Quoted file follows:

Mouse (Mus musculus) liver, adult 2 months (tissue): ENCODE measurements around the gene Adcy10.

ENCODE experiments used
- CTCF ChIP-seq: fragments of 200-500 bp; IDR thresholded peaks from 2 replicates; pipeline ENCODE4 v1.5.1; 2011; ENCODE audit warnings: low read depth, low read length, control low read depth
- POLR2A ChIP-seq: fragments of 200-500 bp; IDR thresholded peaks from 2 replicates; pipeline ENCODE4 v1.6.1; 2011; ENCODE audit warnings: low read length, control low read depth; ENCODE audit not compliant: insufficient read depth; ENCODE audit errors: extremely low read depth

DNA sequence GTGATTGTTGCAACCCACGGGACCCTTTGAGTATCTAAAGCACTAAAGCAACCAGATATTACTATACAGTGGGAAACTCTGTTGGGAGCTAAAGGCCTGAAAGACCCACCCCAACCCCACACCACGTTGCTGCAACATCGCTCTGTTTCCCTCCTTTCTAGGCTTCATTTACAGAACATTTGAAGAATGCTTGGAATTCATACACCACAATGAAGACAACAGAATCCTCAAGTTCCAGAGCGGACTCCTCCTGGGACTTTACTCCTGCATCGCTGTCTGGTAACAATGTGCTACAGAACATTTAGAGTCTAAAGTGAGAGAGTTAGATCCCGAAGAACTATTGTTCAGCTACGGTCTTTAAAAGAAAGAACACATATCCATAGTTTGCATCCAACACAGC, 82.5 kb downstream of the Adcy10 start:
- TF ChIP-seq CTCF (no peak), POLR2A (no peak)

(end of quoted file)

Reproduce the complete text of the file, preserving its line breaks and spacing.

Mouse (Mus musculus) liver, adult 2 months (tissue): ENCODE measurements around the gene Adcy10.

ENCODE experiments used
- CTCF ChIP-seq: fragments of 200-500 bp; IDR thresholded peaks from 2 replicates; pipeline ENCODE4 v1.5.1; 2011; ENCODE audit warnings: low read depth, low read length, control low read depth
- POLR2A ChIP-seq: fragments of 200-500 bp; IDR thresholded peaks from 2 replicates; pipeline ENCODE4 v1.6.1; 2011; ENCODE audit warnings: low read length, control low read depth; ENCODE audit not compliant: insufficient read depth; ENCODE audit errors: extremely low read depth

DNA sequence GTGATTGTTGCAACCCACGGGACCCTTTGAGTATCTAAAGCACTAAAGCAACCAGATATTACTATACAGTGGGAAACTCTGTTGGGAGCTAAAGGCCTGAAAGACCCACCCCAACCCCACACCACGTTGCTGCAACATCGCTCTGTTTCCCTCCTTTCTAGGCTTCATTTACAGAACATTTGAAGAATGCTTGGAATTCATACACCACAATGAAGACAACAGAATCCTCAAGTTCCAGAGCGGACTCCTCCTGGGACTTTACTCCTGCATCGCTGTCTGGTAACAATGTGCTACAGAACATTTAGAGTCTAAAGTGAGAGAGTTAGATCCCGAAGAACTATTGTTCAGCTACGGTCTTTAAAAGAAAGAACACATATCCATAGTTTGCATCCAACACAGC, 82.5 kb downstream of the Adcy10 start:
- TF ChIP-seq CTCF (no peak), POLR2A (no peak)